You wrote a draft of The Accursed in the early 1980s, then abandoned it.
He abandoned the effort when few of his readers followed through with it.
We are a people that until very recently knew little but the hurriedly packed bag, the abandoned home, the loved one lost forever.
abandoned by an alcoholic father, he served in the Air Force and discovered martial arts while stationed in Korea.
[T]he Agriculture Department abandoned the costly and burdensome review process it had applied to earlier claims.
All this has been said already, has been gone into, and fire at command has been abandoned.
The boat-house represented one of Stilling's abandoned whims.
Ben Smart had not been taken, and the pursuers had abandoned the chase.
So they abandoned the crown and forsook their country, not knowing or caring where they went.
Hereford and Norfolk abandoned active in favour of passive hostility.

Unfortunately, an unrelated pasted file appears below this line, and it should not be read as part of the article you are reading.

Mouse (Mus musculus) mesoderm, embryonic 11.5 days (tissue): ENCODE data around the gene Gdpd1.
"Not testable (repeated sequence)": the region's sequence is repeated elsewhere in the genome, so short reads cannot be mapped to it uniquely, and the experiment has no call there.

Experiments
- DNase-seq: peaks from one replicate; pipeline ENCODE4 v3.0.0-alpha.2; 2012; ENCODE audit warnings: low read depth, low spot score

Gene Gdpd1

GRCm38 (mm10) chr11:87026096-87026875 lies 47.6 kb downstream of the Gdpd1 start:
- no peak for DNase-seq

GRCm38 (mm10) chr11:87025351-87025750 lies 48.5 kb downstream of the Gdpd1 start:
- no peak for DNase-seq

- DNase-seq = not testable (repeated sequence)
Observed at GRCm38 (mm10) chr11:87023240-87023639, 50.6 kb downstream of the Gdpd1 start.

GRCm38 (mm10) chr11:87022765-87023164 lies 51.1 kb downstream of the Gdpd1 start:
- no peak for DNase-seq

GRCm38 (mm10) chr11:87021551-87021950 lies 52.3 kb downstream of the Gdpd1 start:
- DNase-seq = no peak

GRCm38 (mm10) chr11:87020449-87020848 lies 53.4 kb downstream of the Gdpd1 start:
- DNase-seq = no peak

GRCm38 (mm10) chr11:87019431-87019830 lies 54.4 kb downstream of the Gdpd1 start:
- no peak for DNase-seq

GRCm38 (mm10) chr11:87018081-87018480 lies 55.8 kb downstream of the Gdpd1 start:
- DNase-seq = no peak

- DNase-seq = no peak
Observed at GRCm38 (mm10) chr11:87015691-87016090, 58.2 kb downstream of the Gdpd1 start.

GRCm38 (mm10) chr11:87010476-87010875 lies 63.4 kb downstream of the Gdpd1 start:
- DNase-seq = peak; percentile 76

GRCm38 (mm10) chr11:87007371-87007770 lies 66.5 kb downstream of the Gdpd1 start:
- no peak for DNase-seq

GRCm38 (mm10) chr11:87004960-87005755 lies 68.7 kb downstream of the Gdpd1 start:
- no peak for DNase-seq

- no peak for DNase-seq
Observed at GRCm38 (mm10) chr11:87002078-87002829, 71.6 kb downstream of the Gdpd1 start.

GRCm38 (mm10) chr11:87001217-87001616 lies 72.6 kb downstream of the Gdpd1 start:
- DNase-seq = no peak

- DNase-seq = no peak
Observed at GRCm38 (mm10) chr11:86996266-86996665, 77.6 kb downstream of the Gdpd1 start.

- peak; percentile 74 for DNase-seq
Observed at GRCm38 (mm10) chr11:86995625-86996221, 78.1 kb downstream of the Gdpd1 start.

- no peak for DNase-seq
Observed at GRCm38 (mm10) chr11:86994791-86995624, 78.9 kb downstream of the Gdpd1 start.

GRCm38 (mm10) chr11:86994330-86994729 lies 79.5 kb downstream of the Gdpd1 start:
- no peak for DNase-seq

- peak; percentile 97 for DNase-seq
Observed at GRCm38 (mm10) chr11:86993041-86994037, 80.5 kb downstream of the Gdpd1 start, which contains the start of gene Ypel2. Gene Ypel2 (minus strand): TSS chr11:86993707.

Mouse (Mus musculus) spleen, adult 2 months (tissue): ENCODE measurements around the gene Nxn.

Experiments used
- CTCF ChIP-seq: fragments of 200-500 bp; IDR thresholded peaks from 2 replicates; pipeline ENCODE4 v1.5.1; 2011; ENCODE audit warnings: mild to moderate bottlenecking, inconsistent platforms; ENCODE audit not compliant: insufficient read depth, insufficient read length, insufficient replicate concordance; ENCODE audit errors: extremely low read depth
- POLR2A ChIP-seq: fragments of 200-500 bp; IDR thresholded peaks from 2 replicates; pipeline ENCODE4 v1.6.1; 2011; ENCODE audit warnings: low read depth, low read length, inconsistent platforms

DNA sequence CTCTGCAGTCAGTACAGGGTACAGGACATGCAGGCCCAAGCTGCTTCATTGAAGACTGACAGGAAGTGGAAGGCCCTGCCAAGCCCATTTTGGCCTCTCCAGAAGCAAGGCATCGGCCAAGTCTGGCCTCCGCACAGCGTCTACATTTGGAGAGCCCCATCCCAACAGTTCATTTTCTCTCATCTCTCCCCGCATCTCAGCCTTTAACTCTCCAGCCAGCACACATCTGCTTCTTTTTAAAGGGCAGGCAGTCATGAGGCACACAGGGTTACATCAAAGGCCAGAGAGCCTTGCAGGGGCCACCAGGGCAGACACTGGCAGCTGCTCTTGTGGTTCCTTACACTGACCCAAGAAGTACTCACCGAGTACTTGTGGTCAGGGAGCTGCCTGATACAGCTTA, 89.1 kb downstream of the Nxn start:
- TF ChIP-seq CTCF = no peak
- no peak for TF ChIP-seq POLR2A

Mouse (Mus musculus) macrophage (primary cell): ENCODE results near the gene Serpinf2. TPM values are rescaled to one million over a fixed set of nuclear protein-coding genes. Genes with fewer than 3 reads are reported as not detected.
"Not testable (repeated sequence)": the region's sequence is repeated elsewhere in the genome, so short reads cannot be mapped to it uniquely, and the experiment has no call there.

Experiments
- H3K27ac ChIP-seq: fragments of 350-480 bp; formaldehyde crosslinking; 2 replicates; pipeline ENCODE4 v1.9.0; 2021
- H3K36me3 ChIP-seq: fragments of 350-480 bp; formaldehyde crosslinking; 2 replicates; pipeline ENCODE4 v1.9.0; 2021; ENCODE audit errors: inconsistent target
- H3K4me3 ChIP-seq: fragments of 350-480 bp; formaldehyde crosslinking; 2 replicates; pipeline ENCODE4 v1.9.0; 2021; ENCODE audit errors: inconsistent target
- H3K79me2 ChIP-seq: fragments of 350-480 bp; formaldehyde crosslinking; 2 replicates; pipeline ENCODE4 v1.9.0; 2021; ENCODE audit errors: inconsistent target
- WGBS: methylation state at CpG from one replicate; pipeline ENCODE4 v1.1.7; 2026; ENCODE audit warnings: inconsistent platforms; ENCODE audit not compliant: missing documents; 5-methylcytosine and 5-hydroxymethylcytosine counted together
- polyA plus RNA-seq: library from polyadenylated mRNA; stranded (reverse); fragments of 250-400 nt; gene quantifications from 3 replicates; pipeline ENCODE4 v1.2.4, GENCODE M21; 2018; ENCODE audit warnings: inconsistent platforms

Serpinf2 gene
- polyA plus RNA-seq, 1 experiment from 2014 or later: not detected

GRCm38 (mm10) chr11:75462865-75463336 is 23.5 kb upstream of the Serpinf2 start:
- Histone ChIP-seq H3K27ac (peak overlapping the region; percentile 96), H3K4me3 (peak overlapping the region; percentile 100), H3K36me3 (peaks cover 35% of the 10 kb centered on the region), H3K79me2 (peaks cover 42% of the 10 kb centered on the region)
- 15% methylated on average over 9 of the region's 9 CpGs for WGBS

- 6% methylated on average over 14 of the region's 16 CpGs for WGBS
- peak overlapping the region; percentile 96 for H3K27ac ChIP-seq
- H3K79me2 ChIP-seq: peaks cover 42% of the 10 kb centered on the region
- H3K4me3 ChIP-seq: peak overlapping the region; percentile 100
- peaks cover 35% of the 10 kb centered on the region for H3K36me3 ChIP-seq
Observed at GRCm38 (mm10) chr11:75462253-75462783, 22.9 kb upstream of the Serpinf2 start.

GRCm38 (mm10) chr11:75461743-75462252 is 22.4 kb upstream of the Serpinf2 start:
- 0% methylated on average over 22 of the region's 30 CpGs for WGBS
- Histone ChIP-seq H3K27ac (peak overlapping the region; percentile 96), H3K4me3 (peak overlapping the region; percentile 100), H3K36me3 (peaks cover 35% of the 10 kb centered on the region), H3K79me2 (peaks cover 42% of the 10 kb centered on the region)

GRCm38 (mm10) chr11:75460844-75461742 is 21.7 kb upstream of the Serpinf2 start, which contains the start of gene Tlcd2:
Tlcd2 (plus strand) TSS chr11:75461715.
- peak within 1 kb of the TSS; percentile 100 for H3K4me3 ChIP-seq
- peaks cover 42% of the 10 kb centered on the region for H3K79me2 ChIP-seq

"self-devoted" to some purpose (usually evil), late 14c., past participle adjective from abandon (v.).
late 14c., "to give up, surrender (oneself or something), give over utterly; to yield (oneself) utterly (to religion, fornication, etc.)," from Old French abandoner (12c.), from adverbial phrase à bandon "at will, at discretion," from à "at, to" (see ad-) + bandon "power, jurisdiction," from Latin bannum, "proclamation," from a Frankish word related to ban (v.).
Mettre sa forest à bandon was a feudal law phrase in the 13th cent. = mettre sa forêt à permission, i.e. to open it freely to any one for pasture or to cut wood in; hence the later sense of giving up one's rights for a time, letting go, leaving, abandoning. [Auguste Brachet, "An Etymological Dictionary of the French Language," transl. G.W. Kitchin, Oxford, 1878]Etymologically, the word carries a sense of "put someone under someone else's control." Meaning "to give up absolutely" is from late 14c. Related: Abandoned; abandoning.
"a letting loose, surrender to natural impulses," 1822, from a sense in French abandon (see abandon (v.). Borrowed earlier (c.1400) from French in a sense "(someone's) control;" and cf. Middle English adverbial phrase at abandon, i.e. "recklessly," attested from late 14c.